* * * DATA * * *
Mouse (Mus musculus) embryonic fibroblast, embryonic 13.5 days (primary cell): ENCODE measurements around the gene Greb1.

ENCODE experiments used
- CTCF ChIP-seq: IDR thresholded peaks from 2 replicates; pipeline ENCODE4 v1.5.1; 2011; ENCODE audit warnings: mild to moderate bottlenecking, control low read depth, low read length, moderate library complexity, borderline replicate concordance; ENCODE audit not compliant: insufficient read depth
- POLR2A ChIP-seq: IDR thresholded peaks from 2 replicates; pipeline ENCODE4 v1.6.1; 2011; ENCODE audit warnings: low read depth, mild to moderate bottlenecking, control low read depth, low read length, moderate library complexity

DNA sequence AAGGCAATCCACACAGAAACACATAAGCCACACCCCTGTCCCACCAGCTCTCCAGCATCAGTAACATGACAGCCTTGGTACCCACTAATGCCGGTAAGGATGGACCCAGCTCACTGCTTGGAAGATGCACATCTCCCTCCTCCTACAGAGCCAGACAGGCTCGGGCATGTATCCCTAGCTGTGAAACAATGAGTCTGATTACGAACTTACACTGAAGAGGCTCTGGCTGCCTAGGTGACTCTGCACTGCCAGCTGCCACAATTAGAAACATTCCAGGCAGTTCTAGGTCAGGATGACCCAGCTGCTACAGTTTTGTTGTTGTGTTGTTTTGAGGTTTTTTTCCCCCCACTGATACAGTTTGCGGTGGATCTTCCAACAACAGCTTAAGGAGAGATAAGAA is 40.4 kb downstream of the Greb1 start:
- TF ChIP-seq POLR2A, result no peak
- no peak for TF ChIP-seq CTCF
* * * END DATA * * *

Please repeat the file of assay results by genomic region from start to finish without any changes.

Mouse (Mus musculus) embryonic fibroblast, embryonic 13.5 days (primary cell): ENCODE measurements around the gene Greb1.

ENCODE experiments used
- CTCF ChIP-seq: IDR thresholded peaks from 2 replicates; pipeline ENCODE4 v1.5.1; 2011; ENCODE audit warnings: mild to moderate bottlenecking, control low read depth, low read length, moderate library complexity, borderline replicate concordance; ENCODE audit not compliant: insufficient read depth
- POLR2A ChIP-seq: IDR thresholded peaks from 2 replicates; pipeline ENCODE4 v1.6.1; 2011; ENCODE audit warnings: low read depth, mild to moderate bottlenecking, control low read depth, low read length, moderate library complexity

DNA sequence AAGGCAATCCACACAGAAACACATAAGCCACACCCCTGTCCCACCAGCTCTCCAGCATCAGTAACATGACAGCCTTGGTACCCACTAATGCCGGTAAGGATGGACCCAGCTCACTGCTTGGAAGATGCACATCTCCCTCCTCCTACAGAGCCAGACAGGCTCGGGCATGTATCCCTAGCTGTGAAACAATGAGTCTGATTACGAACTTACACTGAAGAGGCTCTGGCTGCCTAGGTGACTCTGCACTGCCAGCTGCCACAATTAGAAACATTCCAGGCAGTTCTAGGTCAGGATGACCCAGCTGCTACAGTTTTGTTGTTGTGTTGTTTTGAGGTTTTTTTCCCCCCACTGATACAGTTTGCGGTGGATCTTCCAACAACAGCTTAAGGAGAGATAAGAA is 40.4 kb downstream of the Greb1 start:
- TF ChIP-seq POLR2A, result no peak
- no peak for TF ChIP-seq CTCF